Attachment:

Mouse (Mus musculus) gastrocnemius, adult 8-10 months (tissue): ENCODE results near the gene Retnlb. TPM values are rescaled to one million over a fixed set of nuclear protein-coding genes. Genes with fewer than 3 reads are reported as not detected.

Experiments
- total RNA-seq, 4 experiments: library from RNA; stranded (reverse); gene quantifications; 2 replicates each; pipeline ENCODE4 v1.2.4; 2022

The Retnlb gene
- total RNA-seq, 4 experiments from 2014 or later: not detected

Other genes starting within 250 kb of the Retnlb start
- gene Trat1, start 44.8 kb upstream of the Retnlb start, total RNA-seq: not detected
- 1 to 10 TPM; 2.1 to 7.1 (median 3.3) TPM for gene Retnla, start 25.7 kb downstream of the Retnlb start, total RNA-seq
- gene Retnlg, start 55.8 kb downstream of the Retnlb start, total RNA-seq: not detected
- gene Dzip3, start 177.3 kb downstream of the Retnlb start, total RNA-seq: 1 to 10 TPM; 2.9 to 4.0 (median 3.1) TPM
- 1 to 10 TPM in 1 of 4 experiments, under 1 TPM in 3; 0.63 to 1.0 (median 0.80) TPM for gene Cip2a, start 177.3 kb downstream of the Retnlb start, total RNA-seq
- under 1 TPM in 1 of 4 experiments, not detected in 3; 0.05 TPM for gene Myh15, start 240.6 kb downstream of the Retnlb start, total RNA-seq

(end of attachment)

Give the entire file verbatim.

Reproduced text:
Mouse (Mus musculus) gastrocnemius, adult 8-10 months (tissue): ENCODE results near the gene Retnlb. TPM values are rescaled to one million over a fixed set of nuclear protein-coding genes. Genes with fewer than 3 reads are reported as not detected.

Experiments
- total RNA-seq, 4 experiments: library from RNA; stranded (reverse); gene quantifications; 2 replicates each; pipeline ENCODE4 v1.2.4; 2022

The Retnlb gene
- total RNA-seq, 4 experiments from 2014 or later: not detected

Other genes starting within 250 kb of the Retnlb start
- gene Trat1, start 44.8 kb upstream of the Retnlb start, total RNA-seq: not detected
- 1 to 10 TPM; 2.1 to 7.1 (median 3.3) TPM for gene Retnla, start 25.7 kb downstream of the Retnlb start, total RNA-seq
- gene Retnlg, start 55.8 kb downstream of the Retnlb start, total RNA-seq: not detected
- gene Dzip3, start 177.3 kb downstream of the Retnlb start, total RNA-seq: 1 to 10 TPM; 2.9 to 4.0 (median 3.1) TPM
- 1 to 10 TPM in 1 of 4 experiments, under 1 TPM in 3; 0.63 to 1.0 (median 0.80) TPM for gene Cip2a, start 177.3 kb downstream of the Retnlb start, total RNA-seq
- under 1 TPM in 1 of 4 experiments, not detected in 3; 0.05 TPM for gene Myh15, start 240.6 kb downstream of the Retnlb start, total RNA-seq